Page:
Keen teenager finds work a buzz
As the number of young people out of work increases year-on-year, Blenheim teenager Michael Jamie is a local success story. He tells Ian Allen how fulltime employment has changed his life.
Getting stung by a bee might not be a plus for most people, but for 19-year-old Michael Jamie, keeping his new job depended on it.
And, in week two of working, a sting on the shoulder without an allergic reaction meant he had passed the test.
It's now been about five months since the Blenheim teenager started working for third-generation beekeeping family J Bush and Sons.
Being taken on through Work and Income's Job Ops subsidy meant his boss, Murray Bush, could get some assistance with wage costs and with an obligation of six months employment, Murray had time to train up his new employee to full capacity, and test his suitability for the work.
However, Michael was thrown in at the deep end when Murray had to take time off because his mother was ill.
"I honestly think a lot of kids in the same situation would have walked out the door, but Michael just sucked it up and did the job very well," he said.
Michael said it was a job he never contemplated doing, but one he finds interesting and rewarding.
"I've grown up a lot," he said. "When school finished, I didn't have any idea about what to do. I sat around at home. I wasn't that confident and I didn't like to get out of my comfort zone at all. I'd be the one hanging on the edges of a conversation – not joining in; nothing to talk about."
With financial independence, new confidence, and a real understanding about what employers expect of staff, Michael says life and his future are looking up.
"This job has opened my eyes about how lazy I had been," he said. "It took me a while to understand what was expected from me as an employee, but everyone here has been very forgiving about the mistakes I have made as I learn."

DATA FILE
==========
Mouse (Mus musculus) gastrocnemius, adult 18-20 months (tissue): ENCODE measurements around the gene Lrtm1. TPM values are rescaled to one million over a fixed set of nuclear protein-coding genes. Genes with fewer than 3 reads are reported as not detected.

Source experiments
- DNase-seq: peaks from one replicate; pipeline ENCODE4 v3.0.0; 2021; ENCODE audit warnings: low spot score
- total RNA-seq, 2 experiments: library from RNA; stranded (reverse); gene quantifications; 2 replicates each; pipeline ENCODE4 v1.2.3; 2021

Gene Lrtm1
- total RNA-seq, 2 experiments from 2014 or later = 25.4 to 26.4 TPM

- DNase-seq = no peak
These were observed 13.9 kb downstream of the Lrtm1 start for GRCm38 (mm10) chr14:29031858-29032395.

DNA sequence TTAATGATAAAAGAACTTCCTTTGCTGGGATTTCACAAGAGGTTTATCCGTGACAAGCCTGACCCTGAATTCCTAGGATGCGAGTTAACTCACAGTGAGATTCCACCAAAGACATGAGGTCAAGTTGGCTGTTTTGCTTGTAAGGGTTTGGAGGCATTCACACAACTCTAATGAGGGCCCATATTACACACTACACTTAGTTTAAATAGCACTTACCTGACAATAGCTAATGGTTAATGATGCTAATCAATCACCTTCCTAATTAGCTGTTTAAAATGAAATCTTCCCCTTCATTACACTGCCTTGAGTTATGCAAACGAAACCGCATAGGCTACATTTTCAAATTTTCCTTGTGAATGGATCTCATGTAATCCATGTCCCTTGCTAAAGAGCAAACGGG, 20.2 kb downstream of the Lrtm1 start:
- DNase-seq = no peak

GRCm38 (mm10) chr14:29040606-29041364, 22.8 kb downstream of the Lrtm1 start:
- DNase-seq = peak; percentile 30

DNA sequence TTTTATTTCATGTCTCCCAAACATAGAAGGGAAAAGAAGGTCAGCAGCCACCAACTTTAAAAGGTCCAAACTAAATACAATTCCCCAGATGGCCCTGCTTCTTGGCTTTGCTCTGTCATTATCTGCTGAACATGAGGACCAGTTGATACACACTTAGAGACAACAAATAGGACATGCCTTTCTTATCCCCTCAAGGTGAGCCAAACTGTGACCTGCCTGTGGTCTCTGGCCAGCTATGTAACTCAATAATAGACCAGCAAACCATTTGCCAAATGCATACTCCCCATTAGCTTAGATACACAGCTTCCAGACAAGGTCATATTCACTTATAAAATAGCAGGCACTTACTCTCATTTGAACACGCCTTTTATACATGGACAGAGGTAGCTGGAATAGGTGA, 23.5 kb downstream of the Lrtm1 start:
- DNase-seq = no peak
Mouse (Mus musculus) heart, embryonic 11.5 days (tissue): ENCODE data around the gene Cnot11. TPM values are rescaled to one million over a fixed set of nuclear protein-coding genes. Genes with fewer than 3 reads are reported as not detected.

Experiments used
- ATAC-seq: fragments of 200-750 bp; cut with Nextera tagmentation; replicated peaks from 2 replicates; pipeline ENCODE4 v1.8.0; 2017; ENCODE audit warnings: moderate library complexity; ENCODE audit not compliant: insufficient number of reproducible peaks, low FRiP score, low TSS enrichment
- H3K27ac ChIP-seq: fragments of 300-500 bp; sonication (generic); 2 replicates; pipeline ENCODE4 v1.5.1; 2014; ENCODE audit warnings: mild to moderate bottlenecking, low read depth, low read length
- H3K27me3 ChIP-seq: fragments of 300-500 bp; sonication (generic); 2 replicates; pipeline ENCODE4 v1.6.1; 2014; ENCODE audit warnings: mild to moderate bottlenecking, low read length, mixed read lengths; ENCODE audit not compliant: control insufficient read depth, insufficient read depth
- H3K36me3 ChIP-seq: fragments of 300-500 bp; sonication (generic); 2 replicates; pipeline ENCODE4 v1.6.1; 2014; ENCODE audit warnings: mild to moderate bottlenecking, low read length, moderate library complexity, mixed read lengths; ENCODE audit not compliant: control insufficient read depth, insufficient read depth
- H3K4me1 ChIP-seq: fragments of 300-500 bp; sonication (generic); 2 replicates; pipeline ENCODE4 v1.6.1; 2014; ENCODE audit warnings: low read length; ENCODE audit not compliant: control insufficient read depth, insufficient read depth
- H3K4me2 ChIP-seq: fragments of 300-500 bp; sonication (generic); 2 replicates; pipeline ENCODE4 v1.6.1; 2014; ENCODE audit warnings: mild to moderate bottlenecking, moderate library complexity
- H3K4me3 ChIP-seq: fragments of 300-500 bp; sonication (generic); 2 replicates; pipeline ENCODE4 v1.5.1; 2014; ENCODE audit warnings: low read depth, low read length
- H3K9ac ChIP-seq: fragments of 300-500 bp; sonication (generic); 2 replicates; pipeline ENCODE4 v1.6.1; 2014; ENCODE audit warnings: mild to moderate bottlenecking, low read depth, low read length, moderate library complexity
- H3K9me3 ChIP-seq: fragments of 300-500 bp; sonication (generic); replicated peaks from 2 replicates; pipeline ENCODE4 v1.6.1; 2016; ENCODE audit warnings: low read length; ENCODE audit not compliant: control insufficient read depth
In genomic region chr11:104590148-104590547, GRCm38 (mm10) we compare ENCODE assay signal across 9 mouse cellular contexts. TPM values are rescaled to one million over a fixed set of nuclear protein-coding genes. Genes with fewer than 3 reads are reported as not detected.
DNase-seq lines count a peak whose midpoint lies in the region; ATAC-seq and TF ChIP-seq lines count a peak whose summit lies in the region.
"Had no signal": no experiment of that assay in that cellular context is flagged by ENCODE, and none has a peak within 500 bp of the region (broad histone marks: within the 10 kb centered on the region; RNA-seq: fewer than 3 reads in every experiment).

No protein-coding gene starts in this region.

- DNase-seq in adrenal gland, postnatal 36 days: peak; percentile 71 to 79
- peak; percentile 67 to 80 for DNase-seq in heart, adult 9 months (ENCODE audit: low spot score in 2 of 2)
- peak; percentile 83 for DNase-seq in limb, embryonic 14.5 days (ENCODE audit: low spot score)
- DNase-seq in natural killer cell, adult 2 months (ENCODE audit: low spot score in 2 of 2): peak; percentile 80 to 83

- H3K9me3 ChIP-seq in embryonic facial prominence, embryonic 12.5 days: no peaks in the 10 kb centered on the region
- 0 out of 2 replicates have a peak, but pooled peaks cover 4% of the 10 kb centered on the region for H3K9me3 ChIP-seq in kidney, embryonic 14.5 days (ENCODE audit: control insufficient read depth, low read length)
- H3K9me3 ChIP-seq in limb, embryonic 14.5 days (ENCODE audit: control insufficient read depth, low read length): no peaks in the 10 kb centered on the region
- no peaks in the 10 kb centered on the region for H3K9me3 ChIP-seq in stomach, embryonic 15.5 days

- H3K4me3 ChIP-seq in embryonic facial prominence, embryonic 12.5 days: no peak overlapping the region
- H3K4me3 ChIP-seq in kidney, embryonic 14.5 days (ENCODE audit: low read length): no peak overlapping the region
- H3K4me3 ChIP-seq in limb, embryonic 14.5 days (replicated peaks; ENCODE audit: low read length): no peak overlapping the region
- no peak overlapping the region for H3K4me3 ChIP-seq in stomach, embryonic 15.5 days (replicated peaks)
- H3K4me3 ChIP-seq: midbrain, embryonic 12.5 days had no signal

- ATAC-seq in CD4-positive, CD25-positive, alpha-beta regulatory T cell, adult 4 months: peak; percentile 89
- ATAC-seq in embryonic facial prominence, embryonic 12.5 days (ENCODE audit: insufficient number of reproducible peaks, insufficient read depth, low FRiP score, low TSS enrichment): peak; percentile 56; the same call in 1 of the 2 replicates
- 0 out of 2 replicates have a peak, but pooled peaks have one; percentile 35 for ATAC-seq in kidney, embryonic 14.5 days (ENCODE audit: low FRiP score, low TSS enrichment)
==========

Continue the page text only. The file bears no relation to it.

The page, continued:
With his first pay cheque, Michael bought his mum some birthday earrings.
"She's had a lot to put up with, and you should never forget your mum," he said.
Michael has so impressed the bosses, Murray and Peter Bush, he is now a permanent employee of the J Bush and Sons team. His savings mean he can move into his own flat and be independent.
"When we took on Michael under the Job Ops programme, I didn't do it to get a `cheap' employee," Murray said.
"I hoped he would do well and stay on. Michael was a quick learner, interested and had initiative. If he hadn't had those qualities, we wouldn't have carried on employing him. He came to us with a bit of work experience, the motivation of the LSV course [a six-week Limited Service Volunteer development course at Burnham military camp near Christchurch] and the subsidy which allowed us to see how he would go."
Murray's advice to young people looking for work is to show employers they are keen.
"They need to get out and knock on doors. They might get a lot of rejections, but they need to keep trying. Even if they can only get a short-term or part-time job, it's worth doing. Employers appreciate people who prove they want to work, are prepared to do the hard yards, and don't expect to get it all on day one, he said.
The number of unemployed people aged between 18 and 24 in Marlborough increased from fewer than five in the years ending June 2007 and June 2008 to 62 in the year ending in June 2010 and 71 in the year to June 2011.
The Job Ops programme has been rebranded Job Ops with Training and provides employers with a $5000 subsidy to provide employment opportunities to young people aged 16-24 with low or no skills or work experience.
The Marlborough Express